PTO Today

Helping Parent Leaders Make Schools Great

PTO Today Blog

Ideas, news, opinions and tips about what’s happening in the parent group world

Better Communication Leads to Less Conflict on the Board

October 30th, 2014 by


 

 

Nannette Henderson is a long-time parent volunteer and mother of four who currently serves on two boards in Fairfax Station, Va. She’s also an active (and very helpful!) contributor on the PTO Today Message Boards. 

Being involved with eight different parent groups over the past 15 years has exposed me to many different situations, but there are common threads that run among all the schools. One is the importance of good communication between board members.

When parent group boards get put together—let’s face it, pretty much anyone who expresses the tiniest bit of interest in helping out is usually brought into the fold as quickly as possible. But working with a group of people with a wide variety of experiences and personalities is a challenge. When I was a group president or volunteer coordinator, I tried to make it a point for all volunteers to understand the mission and purpose of the organization and give them as much support as possible at the beginning of the year. But even with that, it’s inevitable that there will be some conflict as the year goes on. Here are a few ideas that I’ve seen work well in preventing communication problems.

Assign communication responsibilities. Do you have a large board with everyone reporting to the president? If so, that’s a lot of work for the president to keep up with everyone. We were successful when we asked each officer to take on a group of committee chairs. Each officer met with his or her “reports” on a regular basis, usually once a month before a regular meeting. The officer reminded people to come to the meetings, discussed issues, and received updates on projects. The officer, in turn, could funnel information or concerns from committee members to the executive board.

Keep it personal when you can. Try not to rely completely on email. It’s convenient, but it’s also easily misunderstood. I’ve managed to tick off many people with what I thought were very innocent emails. I finally came to a point where I had to talk to new board members in advance and basically say, “Hey, I write in a very direct style. If I send you an email that you think is harsh, let me know and we’ll talk through it.”  Often, the extra time it takes to actually talk to someone is worth it.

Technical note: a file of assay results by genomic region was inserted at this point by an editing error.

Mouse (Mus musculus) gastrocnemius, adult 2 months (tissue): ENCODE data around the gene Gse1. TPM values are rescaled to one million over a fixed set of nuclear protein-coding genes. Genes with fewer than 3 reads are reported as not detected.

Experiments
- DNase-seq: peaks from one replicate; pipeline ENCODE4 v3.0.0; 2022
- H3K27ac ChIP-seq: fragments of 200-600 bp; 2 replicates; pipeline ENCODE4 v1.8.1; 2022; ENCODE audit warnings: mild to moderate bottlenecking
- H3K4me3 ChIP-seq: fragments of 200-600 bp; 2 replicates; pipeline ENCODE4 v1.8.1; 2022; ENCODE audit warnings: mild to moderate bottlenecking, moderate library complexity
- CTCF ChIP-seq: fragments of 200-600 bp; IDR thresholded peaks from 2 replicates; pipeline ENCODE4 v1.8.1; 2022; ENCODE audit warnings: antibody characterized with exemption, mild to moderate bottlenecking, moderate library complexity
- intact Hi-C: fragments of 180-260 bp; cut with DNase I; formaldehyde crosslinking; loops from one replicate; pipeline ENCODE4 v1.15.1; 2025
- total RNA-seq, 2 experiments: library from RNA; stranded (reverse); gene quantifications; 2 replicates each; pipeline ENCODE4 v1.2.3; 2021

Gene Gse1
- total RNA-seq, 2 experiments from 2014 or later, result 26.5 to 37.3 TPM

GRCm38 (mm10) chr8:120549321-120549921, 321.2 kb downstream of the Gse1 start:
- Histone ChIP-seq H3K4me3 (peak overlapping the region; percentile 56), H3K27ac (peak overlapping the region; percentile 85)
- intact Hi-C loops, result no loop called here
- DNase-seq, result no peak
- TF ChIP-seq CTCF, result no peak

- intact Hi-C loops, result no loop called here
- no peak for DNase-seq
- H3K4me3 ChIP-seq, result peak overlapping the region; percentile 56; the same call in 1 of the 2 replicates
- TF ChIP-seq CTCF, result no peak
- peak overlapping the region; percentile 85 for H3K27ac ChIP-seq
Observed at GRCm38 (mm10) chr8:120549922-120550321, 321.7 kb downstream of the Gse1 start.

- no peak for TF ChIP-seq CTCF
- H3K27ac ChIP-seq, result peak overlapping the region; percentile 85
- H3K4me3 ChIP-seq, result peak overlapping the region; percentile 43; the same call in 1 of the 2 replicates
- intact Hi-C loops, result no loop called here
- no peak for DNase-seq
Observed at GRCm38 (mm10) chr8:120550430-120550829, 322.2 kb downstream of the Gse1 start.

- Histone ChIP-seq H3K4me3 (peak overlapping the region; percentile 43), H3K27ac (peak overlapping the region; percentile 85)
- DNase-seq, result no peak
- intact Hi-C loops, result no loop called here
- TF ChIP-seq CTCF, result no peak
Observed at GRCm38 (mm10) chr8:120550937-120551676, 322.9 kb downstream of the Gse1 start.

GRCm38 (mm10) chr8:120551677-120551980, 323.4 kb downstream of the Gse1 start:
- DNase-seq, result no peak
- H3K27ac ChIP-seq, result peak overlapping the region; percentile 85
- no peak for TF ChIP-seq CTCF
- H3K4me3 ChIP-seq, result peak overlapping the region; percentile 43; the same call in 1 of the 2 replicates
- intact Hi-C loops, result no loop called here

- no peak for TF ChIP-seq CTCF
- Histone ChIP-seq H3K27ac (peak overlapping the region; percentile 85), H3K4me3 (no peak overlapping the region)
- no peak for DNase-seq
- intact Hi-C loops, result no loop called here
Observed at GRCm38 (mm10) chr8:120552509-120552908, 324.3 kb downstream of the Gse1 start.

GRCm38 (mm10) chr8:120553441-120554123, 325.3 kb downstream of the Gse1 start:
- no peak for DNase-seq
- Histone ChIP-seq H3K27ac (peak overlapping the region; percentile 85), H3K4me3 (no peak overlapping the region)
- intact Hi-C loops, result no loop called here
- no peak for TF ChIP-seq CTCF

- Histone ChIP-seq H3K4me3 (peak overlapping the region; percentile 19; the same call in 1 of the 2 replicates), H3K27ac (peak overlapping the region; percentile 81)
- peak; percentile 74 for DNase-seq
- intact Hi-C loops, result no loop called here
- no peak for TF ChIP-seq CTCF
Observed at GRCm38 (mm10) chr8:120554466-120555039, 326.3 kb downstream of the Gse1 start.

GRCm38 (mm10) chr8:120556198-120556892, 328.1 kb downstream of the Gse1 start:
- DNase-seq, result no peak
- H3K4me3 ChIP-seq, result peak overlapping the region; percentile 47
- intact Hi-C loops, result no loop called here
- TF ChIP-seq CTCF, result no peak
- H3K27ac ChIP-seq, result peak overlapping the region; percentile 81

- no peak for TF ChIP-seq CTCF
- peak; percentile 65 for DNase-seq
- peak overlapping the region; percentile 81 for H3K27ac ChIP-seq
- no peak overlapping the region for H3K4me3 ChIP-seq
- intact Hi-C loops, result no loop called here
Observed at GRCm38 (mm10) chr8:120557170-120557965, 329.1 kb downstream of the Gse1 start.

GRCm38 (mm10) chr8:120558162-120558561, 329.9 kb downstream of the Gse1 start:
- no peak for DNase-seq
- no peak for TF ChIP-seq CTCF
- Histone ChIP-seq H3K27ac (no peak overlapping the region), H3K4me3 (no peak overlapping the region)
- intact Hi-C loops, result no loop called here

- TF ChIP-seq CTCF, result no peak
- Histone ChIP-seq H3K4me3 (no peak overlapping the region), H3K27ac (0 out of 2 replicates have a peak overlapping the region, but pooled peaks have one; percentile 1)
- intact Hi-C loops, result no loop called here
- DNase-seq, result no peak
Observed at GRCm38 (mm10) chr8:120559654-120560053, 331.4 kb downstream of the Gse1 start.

Be willing to try different communication options. If it’s difficult to schedule in-person meetings, try a free conference call service. This can be an especially convenient way to get together when you have a combination of parents who work during the day and stay-at-home parents. I’ve participated in a few of these over the past few months, and wish it had been this easy years ago! Sometimes working parents can take a call during their lunch hour or at another break point in their day—and then that frees up a night for everyone to spend with their family.

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Your Best Fundraising Resources

October 29th, 2014 by


 

Nearly all PTOs and PTAs fundraise, making it inevitable that nearly all leaders will have to make decisions about which fundraisers to run, how many to run, and how to run them. But most parent group leaders never attended a “fundraising how-to” class. The result of not knowing is often a mishmash of good and bad fundraising decisions that lead to fatigue, frustration, and — worse yet — disappointing results that reduce your ability to serve your school.

My advice: Lean on those in the know. There are experts out there. Use them. Here are three directions:

1. PTO Today. Have your new leaders spend some time reviewing the features on our fundraising page. It covers all the basics very well. Here are my own core fundraising thoughts.